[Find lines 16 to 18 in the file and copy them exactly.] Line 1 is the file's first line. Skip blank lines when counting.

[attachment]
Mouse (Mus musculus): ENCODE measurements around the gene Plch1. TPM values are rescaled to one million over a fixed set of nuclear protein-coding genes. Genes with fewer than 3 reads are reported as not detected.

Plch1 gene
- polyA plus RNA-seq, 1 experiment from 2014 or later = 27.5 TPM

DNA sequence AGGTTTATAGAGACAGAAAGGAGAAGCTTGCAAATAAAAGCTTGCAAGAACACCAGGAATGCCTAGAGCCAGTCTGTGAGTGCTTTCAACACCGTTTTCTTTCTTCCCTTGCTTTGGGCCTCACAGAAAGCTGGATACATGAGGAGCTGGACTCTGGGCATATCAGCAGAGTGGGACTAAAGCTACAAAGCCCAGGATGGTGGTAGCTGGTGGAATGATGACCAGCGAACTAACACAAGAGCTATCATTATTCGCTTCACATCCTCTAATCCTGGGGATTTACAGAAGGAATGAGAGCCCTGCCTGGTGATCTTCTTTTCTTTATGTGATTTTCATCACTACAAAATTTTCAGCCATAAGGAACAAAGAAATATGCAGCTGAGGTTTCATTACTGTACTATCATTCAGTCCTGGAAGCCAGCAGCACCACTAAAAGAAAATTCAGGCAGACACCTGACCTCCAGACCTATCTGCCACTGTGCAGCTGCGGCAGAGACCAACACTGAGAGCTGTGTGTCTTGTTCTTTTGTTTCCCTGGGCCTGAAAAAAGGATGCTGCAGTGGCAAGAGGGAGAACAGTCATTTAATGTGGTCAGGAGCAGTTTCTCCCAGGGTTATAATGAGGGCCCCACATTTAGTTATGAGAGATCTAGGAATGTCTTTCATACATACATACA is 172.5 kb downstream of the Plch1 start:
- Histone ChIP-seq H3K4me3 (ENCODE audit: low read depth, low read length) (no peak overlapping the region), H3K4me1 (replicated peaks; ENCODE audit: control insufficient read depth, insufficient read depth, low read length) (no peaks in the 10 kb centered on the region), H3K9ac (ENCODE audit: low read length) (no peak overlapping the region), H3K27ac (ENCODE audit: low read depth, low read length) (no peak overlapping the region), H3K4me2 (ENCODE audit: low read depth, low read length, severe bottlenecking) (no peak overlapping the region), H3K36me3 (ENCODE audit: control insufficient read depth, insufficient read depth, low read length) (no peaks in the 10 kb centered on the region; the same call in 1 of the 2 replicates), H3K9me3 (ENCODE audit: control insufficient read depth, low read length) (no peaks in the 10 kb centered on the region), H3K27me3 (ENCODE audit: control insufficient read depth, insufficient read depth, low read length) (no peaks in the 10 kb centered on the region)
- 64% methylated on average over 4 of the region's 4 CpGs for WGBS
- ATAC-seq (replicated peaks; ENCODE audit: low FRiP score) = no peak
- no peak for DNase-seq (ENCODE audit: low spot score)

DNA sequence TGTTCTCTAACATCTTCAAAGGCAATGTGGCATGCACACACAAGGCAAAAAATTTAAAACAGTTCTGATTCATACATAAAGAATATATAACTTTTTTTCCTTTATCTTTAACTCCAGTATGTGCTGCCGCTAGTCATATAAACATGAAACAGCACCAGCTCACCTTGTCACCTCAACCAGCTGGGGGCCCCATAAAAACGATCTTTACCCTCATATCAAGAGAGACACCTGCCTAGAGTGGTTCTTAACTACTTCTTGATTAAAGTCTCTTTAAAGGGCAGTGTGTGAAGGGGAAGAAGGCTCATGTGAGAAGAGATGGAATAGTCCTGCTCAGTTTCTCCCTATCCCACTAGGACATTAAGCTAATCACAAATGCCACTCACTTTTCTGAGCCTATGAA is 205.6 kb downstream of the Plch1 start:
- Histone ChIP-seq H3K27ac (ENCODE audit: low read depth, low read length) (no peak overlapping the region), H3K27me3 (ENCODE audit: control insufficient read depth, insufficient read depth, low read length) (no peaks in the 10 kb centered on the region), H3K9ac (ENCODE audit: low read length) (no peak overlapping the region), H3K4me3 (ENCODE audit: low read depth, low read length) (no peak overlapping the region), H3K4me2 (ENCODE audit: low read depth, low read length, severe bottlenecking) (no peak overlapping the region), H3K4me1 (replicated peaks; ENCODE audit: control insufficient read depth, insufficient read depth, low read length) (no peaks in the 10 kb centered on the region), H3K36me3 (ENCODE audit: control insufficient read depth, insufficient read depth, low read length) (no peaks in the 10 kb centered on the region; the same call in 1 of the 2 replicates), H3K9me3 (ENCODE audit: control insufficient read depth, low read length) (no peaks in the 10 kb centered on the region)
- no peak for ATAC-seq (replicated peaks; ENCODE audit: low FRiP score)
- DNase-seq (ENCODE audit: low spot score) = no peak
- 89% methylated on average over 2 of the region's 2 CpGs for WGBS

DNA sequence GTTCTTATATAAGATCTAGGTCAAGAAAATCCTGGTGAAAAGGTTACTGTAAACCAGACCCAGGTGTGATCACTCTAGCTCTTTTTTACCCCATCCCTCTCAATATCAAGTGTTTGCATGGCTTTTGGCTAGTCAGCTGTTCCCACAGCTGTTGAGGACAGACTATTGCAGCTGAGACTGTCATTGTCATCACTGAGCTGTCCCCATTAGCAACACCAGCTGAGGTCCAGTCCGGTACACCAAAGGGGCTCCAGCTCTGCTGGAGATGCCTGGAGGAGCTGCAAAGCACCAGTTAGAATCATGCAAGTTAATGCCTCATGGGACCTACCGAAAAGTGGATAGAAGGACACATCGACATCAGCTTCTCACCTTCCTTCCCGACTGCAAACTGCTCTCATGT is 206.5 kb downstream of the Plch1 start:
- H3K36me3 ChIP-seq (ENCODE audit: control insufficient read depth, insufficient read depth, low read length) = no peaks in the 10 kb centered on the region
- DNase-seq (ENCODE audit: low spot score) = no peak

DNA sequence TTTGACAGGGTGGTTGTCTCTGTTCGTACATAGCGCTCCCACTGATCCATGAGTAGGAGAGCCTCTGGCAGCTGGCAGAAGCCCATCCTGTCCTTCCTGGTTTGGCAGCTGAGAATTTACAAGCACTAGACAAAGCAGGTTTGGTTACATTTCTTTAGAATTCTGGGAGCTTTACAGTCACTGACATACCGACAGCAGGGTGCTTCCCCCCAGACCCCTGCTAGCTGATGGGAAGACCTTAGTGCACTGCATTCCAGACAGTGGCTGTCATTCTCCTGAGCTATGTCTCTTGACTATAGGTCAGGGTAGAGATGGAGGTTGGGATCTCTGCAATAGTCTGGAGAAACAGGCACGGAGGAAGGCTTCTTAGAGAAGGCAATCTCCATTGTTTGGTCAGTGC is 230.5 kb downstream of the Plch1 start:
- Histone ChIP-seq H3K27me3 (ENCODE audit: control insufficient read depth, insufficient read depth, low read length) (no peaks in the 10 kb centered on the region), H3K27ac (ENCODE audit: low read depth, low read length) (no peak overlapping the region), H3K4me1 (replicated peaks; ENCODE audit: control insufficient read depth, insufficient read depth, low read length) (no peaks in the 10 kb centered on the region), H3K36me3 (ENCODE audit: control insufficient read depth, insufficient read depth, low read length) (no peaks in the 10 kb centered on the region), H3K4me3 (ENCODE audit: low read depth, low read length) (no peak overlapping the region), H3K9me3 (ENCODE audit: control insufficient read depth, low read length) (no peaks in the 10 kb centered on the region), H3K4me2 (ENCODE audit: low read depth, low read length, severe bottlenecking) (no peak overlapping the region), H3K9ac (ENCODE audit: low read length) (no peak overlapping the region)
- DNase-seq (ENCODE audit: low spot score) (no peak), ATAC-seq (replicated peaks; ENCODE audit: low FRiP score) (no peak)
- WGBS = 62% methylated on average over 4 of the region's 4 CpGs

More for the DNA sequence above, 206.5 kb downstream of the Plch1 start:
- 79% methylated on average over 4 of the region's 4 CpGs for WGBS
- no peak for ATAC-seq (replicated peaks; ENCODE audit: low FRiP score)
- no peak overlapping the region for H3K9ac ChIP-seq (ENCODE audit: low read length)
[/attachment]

- DNase-seq (ENCODE audit: low spot score) = no peak

DNA sequence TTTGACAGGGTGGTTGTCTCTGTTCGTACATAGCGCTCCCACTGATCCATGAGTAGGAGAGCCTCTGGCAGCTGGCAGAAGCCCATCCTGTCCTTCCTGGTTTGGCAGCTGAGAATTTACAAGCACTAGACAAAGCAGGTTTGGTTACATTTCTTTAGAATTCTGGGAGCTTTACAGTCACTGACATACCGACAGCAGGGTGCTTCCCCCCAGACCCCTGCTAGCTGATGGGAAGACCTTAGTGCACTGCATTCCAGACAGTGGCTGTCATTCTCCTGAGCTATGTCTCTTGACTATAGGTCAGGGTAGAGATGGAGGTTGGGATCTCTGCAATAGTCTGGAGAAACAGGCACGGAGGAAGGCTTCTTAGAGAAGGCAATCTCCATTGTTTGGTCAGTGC is 230.5 kb downstream of the Plch1 start:
- Histone ChIP-seq H3K27me3 (ENCODE audit: control insufficient read depth, insufficient read depth, low read length) (no peaks in the 10 kb centered on the region), H3K27ac (ENCODE audit: low read depth, low read length) (no peak overlapping the region), H3K4me1 (replicated peaks; ENCODE audit: control insufficient read depth, insufficient read depth, low read length) (no peaks in the 10 kb centered on the region), H3K36me3 (ENCODE audit: control insufficient read depth, insufficient read depth, low read length) (no peaks in the 10 kb centered on the region), H3K4me3 (ENCODE audit: low read depth, low read length) (no peak overlapping the region), H3K9me3 (ENCODE audit: control insufficient read depth, low read length) (no peaks in the 10 kb centered on the region), H3K4me2 (ENCODE audit: low read depth, low read length, severe bottlenecking) (no peak overlapping the region), H3K9ac (ENCODE audit: low read length) (no peak overlapping the region)